Barriers & Opportunities

For businesses that want to compete in the global marketplace, the development of a culturally and internationally competent work force is fundamental to success. Business professionals increasingly seek out international experience as a key to professional development and advancement. The stakes are high, therefore, to ensure that global assignments are both readily available and successful. Yet women lag behind men in taking on international transfers, and the hurdles they face – “trailing” spouses, competing family and community responsibilities, inadequate training, challenging timetables and disadvantages on repatriation – are generally more numerous for women than for men. Through NCRW’s network, professionals and HR leaders are provided with the information they need to develop a business case for change as well as best practices for developing a more diversified talent pool.

Valuing Good Health in Massachusetts: The Costs and Benefits of Paid Sick Days (Executive Summary)

This report uses data collected by the U.S. Bureau of Labor Statistics, the U.S. Department of Health and Human Services, the Massachusetts Department of Public Health, and the U.S. Census Bureau to evaluate the likely impact of the Massachusetts Act Establishing Earned Paid Sick Time. The study is one of a series of analyses by the Institute for Women’s Policy Research (IWPR) examining the costs and benefits of paid sick days policies. It estimates how much time off Massachusetts workers would use under the proposed policy and the costs to employers for that sick time. It also uses findings from previous peer-reviewed research to estimate how this leave policy would save money, by reducing turnover, cutting down on the spread of disease at work, helping employers avoid paying for low productivity, holding down nursing-home stays, and reducing norovirus outbreaks in nursing homes.

by Kevin Miller, Ph.D., Claudia Williams (May 2012)

 

URL: 
http://www.iwpr.org/publications/pubs/valuing-good-health-in-massachusetts-the-costs-and-benefits-of-paid-sick-days-executive-summary

Valuing Good Health in Massachusetts: The Costs and Benefits of Paid Sick Days

This report uses data collected by the U.S. Bureau of Labor Statistics, the U.S. Department of Health and Human Services, the Massachusetts Department of Public Health, and the U.S. Census Bureau to evaluate the likely impact of the Massachusetts Act Establishing Earned Paid Sick Time. The study is one of a series of analyses by the Institute for Women’s Policy Research (IWPR) examining the costs and benefits of paid sick days policies. It estimates how much time off Massachusetts workers would use under the proposed policy and the costs to employers for that sick time. It also uses findings from previous peer-reviewed research to estimate how this leave policy would save money, by reducing turnover, cutting down on the spread of disease at work, helping employers avoid paying for low productivity, holding down nursing-home stays, and reducing norovirus outbreaks in nursing homes.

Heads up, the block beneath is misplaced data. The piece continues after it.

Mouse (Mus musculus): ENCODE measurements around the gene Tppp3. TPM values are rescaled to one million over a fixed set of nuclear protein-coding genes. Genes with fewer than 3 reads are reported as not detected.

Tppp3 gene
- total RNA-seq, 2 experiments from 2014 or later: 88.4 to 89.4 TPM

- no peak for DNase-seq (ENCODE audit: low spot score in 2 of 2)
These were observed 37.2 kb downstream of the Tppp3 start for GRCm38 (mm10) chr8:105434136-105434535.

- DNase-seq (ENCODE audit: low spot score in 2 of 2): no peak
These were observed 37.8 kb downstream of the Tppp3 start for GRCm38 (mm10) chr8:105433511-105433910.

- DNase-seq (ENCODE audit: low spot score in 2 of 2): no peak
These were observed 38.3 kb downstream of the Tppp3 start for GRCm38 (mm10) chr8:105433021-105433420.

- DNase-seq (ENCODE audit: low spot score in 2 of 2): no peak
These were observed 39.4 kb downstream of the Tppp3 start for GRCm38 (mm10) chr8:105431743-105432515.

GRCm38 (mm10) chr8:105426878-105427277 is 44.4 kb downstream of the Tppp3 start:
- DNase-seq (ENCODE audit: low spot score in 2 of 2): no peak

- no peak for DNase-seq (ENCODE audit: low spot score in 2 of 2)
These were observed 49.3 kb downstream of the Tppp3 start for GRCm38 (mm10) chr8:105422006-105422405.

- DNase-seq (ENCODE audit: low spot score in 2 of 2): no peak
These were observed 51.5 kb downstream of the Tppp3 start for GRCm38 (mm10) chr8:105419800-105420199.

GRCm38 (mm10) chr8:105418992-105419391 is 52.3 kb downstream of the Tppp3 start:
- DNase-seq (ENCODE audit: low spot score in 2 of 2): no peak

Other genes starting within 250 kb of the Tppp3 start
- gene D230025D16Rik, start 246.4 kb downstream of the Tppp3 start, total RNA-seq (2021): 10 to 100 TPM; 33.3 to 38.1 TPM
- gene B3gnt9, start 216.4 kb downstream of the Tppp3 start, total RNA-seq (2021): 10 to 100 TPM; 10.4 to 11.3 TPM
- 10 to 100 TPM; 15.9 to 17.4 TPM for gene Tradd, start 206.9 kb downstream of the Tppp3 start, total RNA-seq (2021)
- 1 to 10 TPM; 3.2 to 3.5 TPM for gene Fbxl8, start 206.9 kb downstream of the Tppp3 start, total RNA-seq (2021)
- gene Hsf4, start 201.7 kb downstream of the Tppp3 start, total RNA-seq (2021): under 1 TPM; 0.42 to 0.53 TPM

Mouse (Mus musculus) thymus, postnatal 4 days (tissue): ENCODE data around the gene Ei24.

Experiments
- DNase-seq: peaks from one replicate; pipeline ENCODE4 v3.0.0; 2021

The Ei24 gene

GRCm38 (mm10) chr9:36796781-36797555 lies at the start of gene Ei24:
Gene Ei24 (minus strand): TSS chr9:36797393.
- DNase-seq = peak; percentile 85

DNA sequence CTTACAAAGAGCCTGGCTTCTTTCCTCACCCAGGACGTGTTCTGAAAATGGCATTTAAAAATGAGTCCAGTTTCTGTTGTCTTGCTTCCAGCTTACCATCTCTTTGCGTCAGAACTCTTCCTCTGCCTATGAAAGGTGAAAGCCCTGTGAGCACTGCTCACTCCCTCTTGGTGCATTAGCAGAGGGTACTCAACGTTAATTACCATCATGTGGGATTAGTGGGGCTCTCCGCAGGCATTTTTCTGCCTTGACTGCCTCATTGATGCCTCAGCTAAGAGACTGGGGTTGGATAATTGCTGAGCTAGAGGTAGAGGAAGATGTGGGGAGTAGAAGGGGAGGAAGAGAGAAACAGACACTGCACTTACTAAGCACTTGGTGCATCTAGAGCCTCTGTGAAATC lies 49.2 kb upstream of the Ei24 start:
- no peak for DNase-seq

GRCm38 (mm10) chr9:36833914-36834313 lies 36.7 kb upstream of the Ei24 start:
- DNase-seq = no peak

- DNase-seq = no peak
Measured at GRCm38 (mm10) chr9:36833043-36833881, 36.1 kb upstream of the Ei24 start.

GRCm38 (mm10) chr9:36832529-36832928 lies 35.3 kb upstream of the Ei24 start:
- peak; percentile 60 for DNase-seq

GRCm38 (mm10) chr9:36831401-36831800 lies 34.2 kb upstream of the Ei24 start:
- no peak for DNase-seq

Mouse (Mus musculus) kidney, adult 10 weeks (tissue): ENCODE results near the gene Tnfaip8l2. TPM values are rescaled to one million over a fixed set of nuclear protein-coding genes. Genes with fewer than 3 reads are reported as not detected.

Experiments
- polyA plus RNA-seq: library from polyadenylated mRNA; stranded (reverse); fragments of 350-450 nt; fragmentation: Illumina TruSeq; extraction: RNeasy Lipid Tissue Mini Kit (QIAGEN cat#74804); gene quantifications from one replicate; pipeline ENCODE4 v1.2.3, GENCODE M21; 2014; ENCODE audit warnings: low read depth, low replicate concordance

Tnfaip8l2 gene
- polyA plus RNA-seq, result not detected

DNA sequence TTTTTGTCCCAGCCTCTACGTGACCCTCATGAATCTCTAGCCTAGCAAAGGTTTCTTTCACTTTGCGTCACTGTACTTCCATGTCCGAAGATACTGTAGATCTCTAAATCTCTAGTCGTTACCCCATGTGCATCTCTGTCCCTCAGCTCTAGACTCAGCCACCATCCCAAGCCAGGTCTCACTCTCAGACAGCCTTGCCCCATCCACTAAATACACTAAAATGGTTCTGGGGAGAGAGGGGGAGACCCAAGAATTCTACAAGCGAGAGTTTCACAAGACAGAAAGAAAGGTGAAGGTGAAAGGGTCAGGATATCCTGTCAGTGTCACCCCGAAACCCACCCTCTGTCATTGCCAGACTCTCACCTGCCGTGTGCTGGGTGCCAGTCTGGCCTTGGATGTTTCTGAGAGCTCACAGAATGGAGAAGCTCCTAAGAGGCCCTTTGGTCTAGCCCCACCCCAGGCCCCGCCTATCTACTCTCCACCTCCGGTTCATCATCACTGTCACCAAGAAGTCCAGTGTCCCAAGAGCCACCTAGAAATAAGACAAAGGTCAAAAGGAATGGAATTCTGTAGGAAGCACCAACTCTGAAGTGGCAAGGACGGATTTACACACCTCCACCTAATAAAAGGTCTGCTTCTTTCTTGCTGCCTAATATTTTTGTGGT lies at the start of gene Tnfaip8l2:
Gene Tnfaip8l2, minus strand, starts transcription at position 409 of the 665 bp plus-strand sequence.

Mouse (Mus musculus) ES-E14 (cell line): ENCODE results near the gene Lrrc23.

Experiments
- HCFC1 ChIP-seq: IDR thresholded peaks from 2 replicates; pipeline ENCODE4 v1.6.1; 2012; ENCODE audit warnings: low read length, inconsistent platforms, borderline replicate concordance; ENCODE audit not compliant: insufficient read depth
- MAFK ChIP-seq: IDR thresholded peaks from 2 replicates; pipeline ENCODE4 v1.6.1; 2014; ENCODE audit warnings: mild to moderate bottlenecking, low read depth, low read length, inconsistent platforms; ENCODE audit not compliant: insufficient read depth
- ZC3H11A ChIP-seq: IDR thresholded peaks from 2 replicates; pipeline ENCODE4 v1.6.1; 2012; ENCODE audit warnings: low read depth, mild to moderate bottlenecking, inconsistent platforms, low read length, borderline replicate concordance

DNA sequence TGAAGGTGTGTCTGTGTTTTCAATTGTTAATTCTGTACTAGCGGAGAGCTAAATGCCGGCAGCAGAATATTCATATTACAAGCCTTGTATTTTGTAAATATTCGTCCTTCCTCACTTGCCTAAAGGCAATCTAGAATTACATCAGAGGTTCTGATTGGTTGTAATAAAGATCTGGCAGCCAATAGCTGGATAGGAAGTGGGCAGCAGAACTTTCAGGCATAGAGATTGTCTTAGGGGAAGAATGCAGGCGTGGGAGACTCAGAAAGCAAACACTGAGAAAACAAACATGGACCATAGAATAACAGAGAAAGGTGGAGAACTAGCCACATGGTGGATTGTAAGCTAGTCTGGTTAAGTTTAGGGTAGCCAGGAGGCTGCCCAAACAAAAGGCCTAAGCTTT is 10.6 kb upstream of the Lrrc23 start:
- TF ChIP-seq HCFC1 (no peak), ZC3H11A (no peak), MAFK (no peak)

by Kevin Miller, Ph.D., Claudia Williams (May 2012)

URL: 
http://www.iwpr.org/publications/pubs/valuing-good-health-in-massachusetts-the-costs-and-benefits-of-paid-sick-days-2

Paid Sick Days in Massachusetts Would Lower Health Care Costs by Reducing Unnecessary Emergency Department Visits

Thirty-six percent of working Massachusetts residents, or approximately 910,000 employees, lack access to paid sick days. This fact sheet reports findings from research by the Institute for Women's Policy Research (IWPR) on how increased access to paid sick days would improve both access to health care and health outcomes in Massachusetts. The research also quantifies the savings gained by providing access to paid sick days to all workers, thereby preventing some emergency department visits in Massachusetts.

by Kevin Miller, Ph.D., Claudia Williams (May 2012)

URL: 
http://www.iwpr.org/publications/pubs/paid-sick-days-in-massachusetts-would-lower-health-care-costs-by-reducing-unnecessary-emergency-department-visits

Is Board Diversity Important for Firm Performance and Board Independence?: An exploratory study of Singapore Listed Company

Following the 1997 Asian financial crisis and the spate of corporate frauds and accounting scandals such as Enron, WorldCom, Parmalat, Satyam and China Aviation Oil (Singapore), there has been considerable research about the effectiveness of the board of directors in the corporate governance of firms. There are strong conceptual and business propositions for greater board diversity. In the corporate world, there has been anecdotal evidence from some large corporations such as IBM, Ford Motor, Nortel, Lucent, Sara Lee, Texaco, and DuPont that diversity at every level of the work force tothe board of directors of firms have been cited as an imperative for business success.

URL: 
http://www.mas.gov.sg/resource/publications/staff_papers/Staff%20Paper%20No.52.pdf
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